Hello. My name is Kat, and I am an introvert.
It’s true. I fit the description to a T. As a broad generalization, introverts are labeled as moody, self-critical, and introspective. However, introversion at its core is characterized being drained by social events and recharged by spending time alone.
Due to the numerous common misconceptions that extroverts have about introverts, I made a list of six principles for dealing with an introvert.
- Introverts are not necessarily “antisocial.” I like being with people. Sometimes, though, simply sitting and watching the world will fulfill my social needs.
- Introverts do not always know how to tell you that they need you. If they ask you what your plans are, they may be wanting to join you. Invite them.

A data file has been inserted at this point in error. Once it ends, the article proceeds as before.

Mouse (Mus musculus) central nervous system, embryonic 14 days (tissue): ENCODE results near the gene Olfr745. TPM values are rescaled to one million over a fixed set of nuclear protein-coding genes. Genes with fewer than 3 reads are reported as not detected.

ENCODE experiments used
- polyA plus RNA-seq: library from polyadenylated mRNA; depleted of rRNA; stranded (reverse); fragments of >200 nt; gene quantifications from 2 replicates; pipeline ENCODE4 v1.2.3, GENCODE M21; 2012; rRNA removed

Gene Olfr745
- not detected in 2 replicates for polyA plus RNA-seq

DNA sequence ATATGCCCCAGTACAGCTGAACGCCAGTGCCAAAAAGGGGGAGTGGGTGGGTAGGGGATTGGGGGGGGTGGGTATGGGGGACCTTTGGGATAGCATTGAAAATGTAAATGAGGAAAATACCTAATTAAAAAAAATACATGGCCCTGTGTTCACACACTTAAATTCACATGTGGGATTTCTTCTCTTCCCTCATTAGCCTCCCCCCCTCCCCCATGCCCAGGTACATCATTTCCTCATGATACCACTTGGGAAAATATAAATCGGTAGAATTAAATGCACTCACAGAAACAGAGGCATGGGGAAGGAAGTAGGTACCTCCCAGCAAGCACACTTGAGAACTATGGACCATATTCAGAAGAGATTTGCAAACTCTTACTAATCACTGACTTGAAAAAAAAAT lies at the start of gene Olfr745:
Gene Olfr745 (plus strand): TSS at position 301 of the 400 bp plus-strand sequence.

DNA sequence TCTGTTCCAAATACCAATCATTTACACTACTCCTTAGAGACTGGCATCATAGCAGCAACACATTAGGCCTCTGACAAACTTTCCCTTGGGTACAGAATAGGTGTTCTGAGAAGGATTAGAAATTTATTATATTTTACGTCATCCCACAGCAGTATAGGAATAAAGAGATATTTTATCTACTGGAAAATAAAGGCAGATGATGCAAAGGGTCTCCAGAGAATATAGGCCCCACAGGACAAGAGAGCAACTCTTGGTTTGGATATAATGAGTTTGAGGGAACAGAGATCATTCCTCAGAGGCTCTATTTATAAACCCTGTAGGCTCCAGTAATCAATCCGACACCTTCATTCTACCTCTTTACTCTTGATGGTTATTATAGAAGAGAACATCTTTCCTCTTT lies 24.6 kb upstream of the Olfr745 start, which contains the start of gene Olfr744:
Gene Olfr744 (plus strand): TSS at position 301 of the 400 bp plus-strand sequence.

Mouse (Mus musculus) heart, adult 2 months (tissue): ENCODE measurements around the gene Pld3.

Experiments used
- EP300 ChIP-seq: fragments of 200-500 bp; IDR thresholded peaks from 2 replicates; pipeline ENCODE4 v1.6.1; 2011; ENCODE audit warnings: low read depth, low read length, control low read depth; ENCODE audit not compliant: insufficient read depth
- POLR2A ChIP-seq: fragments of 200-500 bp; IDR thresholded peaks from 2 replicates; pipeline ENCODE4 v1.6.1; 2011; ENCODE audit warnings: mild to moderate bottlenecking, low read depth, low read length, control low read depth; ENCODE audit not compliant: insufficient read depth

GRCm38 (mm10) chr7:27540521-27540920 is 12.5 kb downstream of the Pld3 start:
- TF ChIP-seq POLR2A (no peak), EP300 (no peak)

- Introverts are not “quiet.” I can laugh, talk, and yell as loud as the next person (I was a cheerleader, after all). Usually, though, my brain is loud enough that I don’t need external noise.
- If an introvert is staring at the floor, they are probably: finding the cure for cancer; creating a portable, lightweight, solar-powered water purifier; or mentally saving the world in some other way. Just let them zone out for a while.
- If you ask an introvert a general question (i.e. “How are you?”), you will receive a general response (“Fine”). If you want to know the truth, look them in the eye.
- Respect an introvert’s personal bubble, but do not act like they are invisible.